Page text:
Some notes from *Greg Snow* (tweaked by Ben Bolker) on power analysis (for a LMM rather than a GLMM, but the general principles are the same). Here is some code to get you started (based on some assumptions that may be way off):

```
library(lme4)
sim1 <- function(bSex=0, bFreq=0, bSF=0, b0=1000, Vsubj=1, Vword=1, Verror=1) {
Subject <- rep( 1:60, each=50 )
Word <- rep( 1:50, 60 )
Sex <- rep(c('M','F'), each=50*30)
## or use expand.grid(), although it won't work perfectly for this case:
## expand.grid(Word=1:50,Subject=1:30,Sex=c('M','F')) would give
## subjects 1 to 30 in EACH sex rather subjects 1 to 60 of which
## half are each sex
# assume frequency is constant across word, random from 1-100
tmp <- sample( 1:100, 50, replace=TRUE )
Frequency <- tmp[Word]
# random effects per subject
S.re <- rnorm(60, 0, sqrt(Vsubj))
# random effects per word
W.re <- rnorm(50, 0, sqrt(Vword))
# epsilons
eps <- rnorm(50*60, 0, sqrt(Verror))
# put it all together
# or use model.matrix() for more complex problems
ReactionTime <- b0 + bSex*(Sex=='M') + bFreq*Frequency + bSF*(Sex=='M')*Frequency +
S.re[Subject] + W.re[Word] + eps
# put into a data frame
mydata <- data.frame( Subject = paste('s',Subject, sep=''),
Word = paste('w', Word, sep=''), Sex=Sex, Frequency=Frequency,
ReactionTime = ReactionTime)
# analyze looking at interaction term with LR test
fit1 <- lmer( ReactionTime ~ (Sex*Frequency) + (1|Subject) + (1|Word), data=mydata)
fit2 <- lmer( ReactionTime ~ Sex + Frequency + (1|Subject) + (1|Word), data=mydata)
anova(fit2,fit1)[2,"Pr(>Chisq)"]
}
```

Set random number seed for reproducibility:

`set.seed(1001)`

This should be modified if you're not on Windows (use `tkProgressBar`) or not running an interactive session (use `txtProgressBar` or nothing):

```
pb <- winProgressBar(max=100) # or tkProgressBar or txtProgressBar
setWinProgressBar(pb, 0)
out1 <- replicate( 100, {setWinProgressBar(pb, getWinProgressBar(pb)+1);
sim1( bSex=10, bFreq=2, bSF=0.25, Vsub=4000, Vword=2500, Verror=10000)})
```

(1000 replicates took 580 seconds on a few-year-old Dell laptop …)

`hist(out1)`

```
mean( out1 < 0.05 )
# 0.509
```

Now edit the `sim1` function to match your real situation (in any cases that I guessed wrong) and analysis. Run the simulation for reasonable values (guesses) and see what the power is. I usually start with about 100 runs just to get a feel in a reasonable amount of time, change the values and rerun the last 4 lines several times. Once you have the values that you want to use, up the number of simulations (change the progress bar as well) to 1,000 or maybe even 10,000 (start it running at the end of the day, then go home and let it run over night) to get your final values.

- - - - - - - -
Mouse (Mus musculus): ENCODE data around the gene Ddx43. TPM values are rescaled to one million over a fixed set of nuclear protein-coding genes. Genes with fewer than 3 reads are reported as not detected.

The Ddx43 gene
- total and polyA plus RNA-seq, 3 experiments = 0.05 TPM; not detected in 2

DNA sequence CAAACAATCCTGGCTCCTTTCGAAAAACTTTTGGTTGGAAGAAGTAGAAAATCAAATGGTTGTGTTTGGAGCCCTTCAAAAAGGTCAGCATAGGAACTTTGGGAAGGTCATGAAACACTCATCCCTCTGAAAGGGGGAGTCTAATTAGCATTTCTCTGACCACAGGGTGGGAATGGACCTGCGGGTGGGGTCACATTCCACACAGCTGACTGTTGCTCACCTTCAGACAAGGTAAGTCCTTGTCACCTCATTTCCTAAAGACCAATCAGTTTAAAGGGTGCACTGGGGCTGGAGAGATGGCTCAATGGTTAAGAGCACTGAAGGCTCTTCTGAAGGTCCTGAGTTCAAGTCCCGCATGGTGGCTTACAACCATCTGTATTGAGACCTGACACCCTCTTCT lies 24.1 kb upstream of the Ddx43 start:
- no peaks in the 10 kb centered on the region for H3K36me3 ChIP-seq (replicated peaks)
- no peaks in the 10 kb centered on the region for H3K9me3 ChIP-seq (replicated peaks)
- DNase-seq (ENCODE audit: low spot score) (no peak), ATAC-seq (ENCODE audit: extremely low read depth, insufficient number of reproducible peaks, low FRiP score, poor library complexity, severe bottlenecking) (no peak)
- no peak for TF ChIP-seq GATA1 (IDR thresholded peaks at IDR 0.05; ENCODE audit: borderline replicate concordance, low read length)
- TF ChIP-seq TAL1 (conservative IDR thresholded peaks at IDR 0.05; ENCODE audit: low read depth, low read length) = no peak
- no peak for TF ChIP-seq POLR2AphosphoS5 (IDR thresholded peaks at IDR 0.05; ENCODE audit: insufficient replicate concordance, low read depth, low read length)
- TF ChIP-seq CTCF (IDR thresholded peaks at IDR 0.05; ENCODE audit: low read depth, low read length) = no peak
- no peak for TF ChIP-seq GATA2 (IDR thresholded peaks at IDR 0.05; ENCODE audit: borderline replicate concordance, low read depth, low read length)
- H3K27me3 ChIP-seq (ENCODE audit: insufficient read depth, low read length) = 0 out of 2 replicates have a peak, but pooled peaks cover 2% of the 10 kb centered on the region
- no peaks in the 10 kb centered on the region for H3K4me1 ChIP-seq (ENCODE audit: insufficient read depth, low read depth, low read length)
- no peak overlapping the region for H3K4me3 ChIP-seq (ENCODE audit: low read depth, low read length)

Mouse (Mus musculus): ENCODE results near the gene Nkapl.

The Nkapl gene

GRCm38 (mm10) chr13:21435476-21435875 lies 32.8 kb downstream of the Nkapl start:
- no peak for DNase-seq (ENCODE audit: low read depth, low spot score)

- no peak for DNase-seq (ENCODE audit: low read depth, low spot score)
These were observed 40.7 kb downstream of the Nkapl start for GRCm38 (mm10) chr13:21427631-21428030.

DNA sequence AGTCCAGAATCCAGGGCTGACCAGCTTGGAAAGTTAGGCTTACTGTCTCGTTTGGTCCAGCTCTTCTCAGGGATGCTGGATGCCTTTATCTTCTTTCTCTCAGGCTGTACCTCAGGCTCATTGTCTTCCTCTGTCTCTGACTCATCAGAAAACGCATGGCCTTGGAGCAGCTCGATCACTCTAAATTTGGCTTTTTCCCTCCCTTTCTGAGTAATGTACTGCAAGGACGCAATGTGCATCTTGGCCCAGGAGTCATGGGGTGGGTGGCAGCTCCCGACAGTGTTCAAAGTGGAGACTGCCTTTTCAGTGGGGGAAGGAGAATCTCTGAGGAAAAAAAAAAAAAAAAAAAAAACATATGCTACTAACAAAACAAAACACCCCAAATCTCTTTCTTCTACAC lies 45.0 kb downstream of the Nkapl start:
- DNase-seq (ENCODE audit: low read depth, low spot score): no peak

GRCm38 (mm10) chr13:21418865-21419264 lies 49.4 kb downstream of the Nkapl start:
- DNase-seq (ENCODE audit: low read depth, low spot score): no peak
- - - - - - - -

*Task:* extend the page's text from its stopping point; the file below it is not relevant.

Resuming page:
You may want to include a table/graph that shows the power for different effects of the interaction term, etc. If you like, you can encapsulate the

```
getpower <- function(nsim,params=list(),alpha=0.05) {
out1 <- replicate( nsim, do.call("sim1",as.list(params)))
mean(out1<alpha)
}
```

and then use

`sapply`or a

`for`loop to run

`getpower`for a range of parameter values.

## More from Greg Snow

This code just redoes the last set of simulations using a new function that uses the estimates from the simulated data as the base rather than the simulation parameters). The results are pretty much the same as before (p-value is uniform under the null, good power under the alternative).

Use simulated means/vars:

```
sleepsimfun4 <- function(b0, b1, Vb0, Vb1, V01, Serror) {
mydata <- expand.grid( Days=0:9, Subject=1:18 )
RE <- MASS::mvrnorm(18, c(0,0), matrix( c(Vb0,V01,V01,Vb1), 2) )
mydata$Reaction <- with(mydata,
(b0+RE[Subject,1]) + (b1+RE[Subject,2])*Days + rnorm(180, 0, Serror)
)
fit1 <- lmer(Reaction ~ Days + (Days|Subject), mydata)
fit2 <- lmer(Reaction ~ 1 + (1|Subject), mydata)
ts <- anova(fit2,fit1)[2,5]
d.b0 <- fixef(fit2)[1]
d.Vb0 <- VarCorr(fit2)$Subject[1,1]
d.Serror <- summary(fit2)@sigma
setWinProgressBar(pb,0)
out.null <- replicate(1000, {pbinc();
sleepsimfun2(d.b0, 0, d.Vb0, 0, 0, d.Serror)[2,5]} )
mean( out.null >= ts, na.rm=TRUE )
}
```

Check under the null:

```
setWinProgressBar(pb2, 0)
out5 <- replicate(1000, {pbinc2();
sleepsimfun4(100, 0, 1000, 0, 0, 45)} )
hist(out5)
mean(out5 <= 0.05)
prop.test( sum(out5<=0.05), 1000)
```

Find power for b1=5, Vb1=0, V01=0:

```
setWinProgressBar(pb2, 0)
out6 <- replicate(1000, {pbinc2();
sleepsimfun4(100, 5, 1000, 0, 0, 45)} )
hist(out6)
mean(out6 <= 0.05)
prop.test( sum(out6<=0.05), 1000)
```

## Notes/to do:

- watch out for convergence failures, warnings in lmer runs
- I [BMB] did some other stuff in the middle of this, so the histogram and the power are
*not*reproducible from this particular random-number seed - all of this assumes that the likelihood ratio test is OK in this context: probably, since numbers of levels of random effects (50 words, 60 subjects) are large
- check using ML rather than REML?
- could rewrite sim1 to use nsubjects, nwords as parameters — would make power estimation on experiment size easier